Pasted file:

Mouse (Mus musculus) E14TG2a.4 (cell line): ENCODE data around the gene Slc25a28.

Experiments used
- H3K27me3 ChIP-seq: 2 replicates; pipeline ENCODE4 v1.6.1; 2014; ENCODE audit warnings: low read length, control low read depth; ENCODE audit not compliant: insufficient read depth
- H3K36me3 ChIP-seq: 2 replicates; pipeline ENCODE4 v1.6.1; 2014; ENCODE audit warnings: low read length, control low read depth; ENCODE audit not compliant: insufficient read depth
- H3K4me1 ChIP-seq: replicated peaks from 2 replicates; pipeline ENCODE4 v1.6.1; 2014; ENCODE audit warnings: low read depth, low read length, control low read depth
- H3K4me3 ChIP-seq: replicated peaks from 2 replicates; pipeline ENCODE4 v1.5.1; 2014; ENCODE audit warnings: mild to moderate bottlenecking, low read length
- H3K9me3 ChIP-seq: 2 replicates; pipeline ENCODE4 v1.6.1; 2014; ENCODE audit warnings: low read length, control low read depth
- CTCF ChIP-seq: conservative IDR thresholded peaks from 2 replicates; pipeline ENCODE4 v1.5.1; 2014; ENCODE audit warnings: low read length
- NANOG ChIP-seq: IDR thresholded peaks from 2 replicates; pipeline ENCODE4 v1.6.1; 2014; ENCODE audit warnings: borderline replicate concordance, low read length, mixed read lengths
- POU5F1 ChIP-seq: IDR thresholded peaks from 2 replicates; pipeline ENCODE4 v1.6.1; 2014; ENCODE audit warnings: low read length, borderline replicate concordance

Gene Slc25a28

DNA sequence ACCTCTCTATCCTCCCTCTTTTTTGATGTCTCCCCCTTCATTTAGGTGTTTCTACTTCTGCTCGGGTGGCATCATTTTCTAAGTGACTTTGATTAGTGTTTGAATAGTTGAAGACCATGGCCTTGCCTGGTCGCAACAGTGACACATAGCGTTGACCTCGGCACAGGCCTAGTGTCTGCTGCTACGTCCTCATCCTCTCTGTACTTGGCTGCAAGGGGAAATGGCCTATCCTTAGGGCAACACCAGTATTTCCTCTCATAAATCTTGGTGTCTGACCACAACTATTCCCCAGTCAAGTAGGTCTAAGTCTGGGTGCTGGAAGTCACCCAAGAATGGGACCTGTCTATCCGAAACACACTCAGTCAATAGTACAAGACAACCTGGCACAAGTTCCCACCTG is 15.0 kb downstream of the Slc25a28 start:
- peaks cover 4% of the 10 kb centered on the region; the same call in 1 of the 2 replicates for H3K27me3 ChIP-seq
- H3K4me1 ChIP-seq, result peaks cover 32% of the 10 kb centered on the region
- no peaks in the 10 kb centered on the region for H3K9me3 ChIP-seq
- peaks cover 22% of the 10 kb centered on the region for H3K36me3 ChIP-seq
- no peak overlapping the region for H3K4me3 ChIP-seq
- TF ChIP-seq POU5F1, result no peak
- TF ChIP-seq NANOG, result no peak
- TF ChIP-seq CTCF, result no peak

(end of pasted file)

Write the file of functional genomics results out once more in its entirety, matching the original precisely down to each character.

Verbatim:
Mouse (Mus musculus) E14TG2a.4 (cell line): ENCODE data around the gene Slc25a28.

Experiments used
- H3K27me3 ChIP-seq: 2 replicates; pipeline ENCODE4 v1.6.1; 2014; ENCODE audit warnings: low read length, control low read depth; ENCODE audit not compliant: insufficient read depth
- H3K36me3 ChIP-seq: 2 replicates; pipeline ENCODE4 v1.6.1; 2014; ENCODE audit warnings: low read length, control low read depth; ENCODE audit not compliant: insufficient read depth
- H3K4me1 ChIP-seq: replicated peaks from 2 replicates; pipeline ENCODE4 v1.6.1; 2014; ENCODE audit warnings: low read depth, low read length, control low read depth
- H3K4me3 ChIP-seq: replicated peaks from 2 replicates; pipeline ENCODE4 v1.5.1; 2014; ENCODE audit warnings: mild to moderate bottlenecking, low read length
- H3K9me3 ChIP-seq: 2 replicates; pipeline ENCODE4 v1.6.1; 2014; ENCODE audit warnings: low read length, control low read depth
- CTCF ChIP-seq: conservative IDR thresholded peaks from 2 replicates; pipeline ENCODE4 v1.5.1; 2014; ENCODE audit warnings: low read length
- NANOG ChIP-seq: IDR thresholded peaks from 2 replicates; pipeline ENCODE4 v1.6.1; 2014; ENCODE audit warnings: borderline replicate concordance, low read length, mixed read lengths
- POU5F1 ChIP-seq: IDR thresholded peaks from 2 replicates; pipeline ENCODE4 v1.6.1; 2014; ENCODE audit warnings: low read length, borderline replicate concordance

Gene Slc25a28

DNA sequence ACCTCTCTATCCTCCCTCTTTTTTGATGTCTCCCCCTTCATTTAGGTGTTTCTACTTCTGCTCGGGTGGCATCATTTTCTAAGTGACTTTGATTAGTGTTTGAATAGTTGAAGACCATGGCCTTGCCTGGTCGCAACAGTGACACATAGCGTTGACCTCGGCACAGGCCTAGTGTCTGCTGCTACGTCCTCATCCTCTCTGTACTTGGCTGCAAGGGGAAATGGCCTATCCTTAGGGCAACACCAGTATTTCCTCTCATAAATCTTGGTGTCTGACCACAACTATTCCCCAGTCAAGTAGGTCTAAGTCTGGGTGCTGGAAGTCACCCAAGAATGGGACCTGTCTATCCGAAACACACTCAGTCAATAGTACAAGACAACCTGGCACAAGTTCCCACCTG is 15.0 kb downstream of the Slc25a28 start:
- peaks cover 4% of the 10 kb centered on the region; the same call in 1 of the 2 replicates for H3K27me3 ChIP-seq
- H3K4me1 ChIP-seq, result peaks cover 32% of the 10 kb centered on the region
- no peaks in the 10 kb centered on the region for H3K9me3 ChIP-seq
- peaks cover 22% of the 10 kb centered on the region for H3K36me3 ChIP-seq
- no peak overlapping the region for H3K4me3 ChIP-seq
- TF ChIP-seq POU5F1, result no peak
- TF ChIP-seq NANOG, result no peak
- TF ChIP-seq CTCF, result no peak